Walking in downtown Madison, it’s not uncommon to encounter people wearing face coverings outdoors, a near-constant reminder of the COVID-19 crisis. But in communities like Hudson, in northwestern Wisconsin, the pandemic feels far away.
For Hudson teacher Alleyne Knudson, who said she’s planning to vote for former Vice President Joe Biden for president, the virus is one of the latest topics to divide people in an already hyper-partisan era.
“I think it’s a big issue, obviously. It’s huge,” Knudson, 41, said in a late September interview. “But it just pulls at all of those pieces that we were frustrated with before: the different facts that we’re looking at and how we’re being divisive over something that could be kind of a unifying thing that we do together as a culture.
“There’s definitely been a lot of ‘Do we wear masks? Do we not wear masks?’ ... our community kind of has different perspectives on that.”
In an election year like no other, Wisconsin finds itself once again at the center of the political universe. But this time, it’s also struggling with one of the nation’s worst COVID-19 outbreaks in recent weeks.
The confluence is leaving candidates, campaigns and organizers in some parts of the state looking to strike a balance between reaching voters and minimizing potential spread of the virus — though the emphasis varies across individuals, parties and regions.
President Donald Trump’s recent COVID-19 diagnosis has put a renewed focus on the issue, which is among the Republican incumbent’s weakest areas of approval in the latest Marquette University Law School poll. Meanwhile, Republican U.S. Sen. Ron Johnson remains in quarantine after contracting the virus himself and Democratic Gov. Tony Evers’ administration has sought to bring the state’s surge in cases under control.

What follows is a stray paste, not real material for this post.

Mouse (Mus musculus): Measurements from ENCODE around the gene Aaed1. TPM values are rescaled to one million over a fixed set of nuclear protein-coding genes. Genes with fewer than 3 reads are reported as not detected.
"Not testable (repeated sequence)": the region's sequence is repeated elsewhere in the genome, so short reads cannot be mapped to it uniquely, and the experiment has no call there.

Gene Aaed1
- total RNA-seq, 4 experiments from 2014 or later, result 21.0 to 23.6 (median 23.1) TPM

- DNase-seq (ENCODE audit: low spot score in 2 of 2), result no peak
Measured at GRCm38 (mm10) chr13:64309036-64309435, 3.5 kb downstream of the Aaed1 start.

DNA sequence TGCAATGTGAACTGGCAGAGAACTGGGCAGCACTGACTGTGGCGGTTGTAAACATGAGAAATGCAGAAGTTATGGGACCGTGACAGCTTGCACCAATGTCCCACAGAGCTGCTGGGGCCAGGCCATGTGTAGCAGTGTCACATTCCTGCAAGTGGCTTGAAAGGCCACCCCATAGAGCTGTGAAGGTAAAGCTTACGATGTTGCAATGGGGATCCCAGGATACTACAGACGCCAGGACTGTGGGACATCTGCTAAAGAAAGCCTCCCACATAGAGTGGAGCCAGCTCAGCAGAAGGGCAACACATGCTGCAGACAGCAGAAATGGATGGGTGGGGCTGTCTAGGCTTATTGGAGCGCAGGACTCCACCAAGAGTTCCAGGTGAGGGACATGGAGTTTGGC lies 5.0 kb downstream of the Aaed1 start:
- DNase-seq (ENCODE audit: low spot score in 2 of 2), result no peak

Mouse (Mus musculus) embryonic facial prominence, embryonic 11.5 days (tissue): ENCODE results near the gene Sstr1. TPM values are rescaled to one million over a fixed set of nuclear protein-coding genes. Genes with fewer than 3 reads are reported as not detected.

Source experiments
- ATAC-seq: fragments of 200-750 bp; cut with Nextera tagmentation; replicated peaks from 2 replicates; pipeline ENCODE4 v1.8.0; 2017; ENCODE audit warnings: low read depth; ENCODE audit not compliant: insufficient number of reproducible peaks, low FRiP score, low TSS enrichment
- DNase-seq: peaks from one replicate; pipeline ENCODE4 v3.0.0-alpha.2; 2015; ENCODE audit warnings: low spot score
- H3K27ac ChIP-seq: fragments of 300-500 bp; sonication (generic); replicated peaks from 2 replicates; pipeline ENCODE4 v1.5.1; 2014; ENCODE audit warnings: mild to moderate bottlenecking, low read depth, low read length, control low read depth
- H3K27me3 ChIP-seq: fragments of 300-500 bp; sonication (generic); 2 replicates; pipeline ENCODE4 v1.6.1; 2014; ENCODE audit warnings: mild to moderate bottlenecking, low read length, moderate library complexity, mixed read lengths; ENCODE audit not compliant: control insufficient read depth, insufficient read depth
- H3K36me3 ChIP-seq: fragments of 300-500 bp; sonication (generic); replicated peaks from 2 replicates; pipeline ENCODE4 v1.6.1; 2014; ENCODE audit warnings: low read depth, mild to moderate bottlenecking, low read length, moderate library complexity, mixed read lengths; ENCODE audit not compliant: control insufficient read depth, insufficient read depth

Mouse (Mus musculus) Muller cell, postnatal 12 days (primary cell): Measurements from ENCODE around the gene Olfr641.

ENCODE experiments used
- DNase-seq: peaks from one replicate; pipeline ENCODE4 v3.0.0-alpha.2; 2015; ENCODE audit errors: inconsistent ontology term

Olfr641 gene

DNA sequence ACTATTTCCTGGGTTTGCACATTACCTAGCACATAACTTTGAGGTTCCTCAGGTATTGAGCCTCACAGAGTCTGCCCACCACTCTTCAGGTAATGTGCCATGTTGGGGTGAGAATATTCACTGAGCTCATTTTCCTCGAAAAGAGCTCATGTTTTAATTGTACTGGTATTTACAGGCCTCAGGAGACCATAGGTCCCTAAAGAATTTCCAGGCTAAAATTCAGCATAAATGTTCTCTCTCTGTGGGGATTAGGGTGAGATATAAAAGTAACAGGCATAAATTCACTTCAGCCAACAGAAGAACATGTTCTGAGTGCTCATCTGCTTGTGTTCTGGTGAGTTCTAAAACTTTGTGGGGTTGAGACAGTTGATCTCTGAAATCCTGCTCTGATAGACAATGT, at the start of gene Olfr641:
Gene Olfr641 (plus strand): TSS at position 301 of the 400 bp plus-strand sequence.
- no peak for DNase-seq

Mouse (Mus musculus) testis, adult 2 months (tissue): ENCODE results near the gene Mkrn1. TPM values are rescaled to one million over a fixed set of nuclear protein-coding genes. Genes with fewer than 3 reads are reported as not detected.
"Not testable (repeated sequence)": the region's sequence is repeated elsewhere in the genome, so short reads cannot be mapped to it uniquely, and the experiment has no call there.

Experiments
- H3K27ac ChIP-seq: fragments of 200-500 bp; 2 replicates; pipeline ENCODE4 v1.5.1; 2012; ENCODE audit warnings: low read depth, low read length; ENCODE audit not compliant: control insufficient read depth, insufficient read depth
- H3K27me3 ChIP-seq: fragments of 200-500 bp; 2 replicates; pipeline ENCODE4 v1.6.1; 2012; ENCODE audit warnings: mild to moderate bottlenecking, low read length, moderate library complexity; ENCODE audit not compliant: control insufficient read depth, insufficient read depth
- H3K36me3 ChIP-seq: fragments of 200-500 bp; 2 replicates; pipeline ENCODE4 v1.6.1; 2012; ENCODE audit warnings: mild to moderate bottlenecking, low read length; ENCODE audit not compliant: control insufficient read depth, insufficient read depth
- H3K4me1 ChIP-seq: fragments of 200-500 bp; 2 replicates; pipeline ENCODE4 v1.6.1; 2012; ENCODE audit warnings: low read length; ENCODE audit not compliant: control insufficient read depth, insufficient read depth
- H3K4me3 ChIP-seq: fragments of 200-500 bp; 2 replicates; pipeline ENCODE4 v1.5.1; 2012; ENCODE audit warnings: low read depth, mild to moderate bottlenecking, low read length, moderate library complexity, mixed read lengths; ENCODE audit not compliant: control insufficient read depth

Commenting on the relationship between how seriously voters take the virus and the chances for political success in different parts of the state, one Democratic campaign operative said: “If I go into a gas station and see no one wearing a mask, I know we’re going to lose.”
But the pandemic is just one of a series of considerations driving voters to the polls in an election defined largely by polarizing views of Trump.
“I haven’t seen this type of energy from Republicans since the (2012) recall,” said one GOP operative who has spent much of the year in northern Wisconsin. “But as much as Trump gets his people excited, he infuriates the other side, so Democrats also have a lot of energy.”
In the past, Republicans have counted on the “WOW” counties — Waukesha, Ozaukee and Washington — surrounding Milwaukee to deliver huge margins as they worked to activate rural voters, while Democrats aimed to eat into those areas as they ran up the totals in the liberal strongholds of Madison and Milwaukee.
The same is true this year, though more areas of the state seem to be in play.
Biden has maintained a four-to-six percentage point lead over Trump among likely voters in the last six Marquette University Law School Polls, with the latest showing Biden with 46% support to Trump’s 41%. But given Trump’s 2016 narrow margin of victory (he won by 22,748 votes), neither party, nor their voters, are taking anything for granted.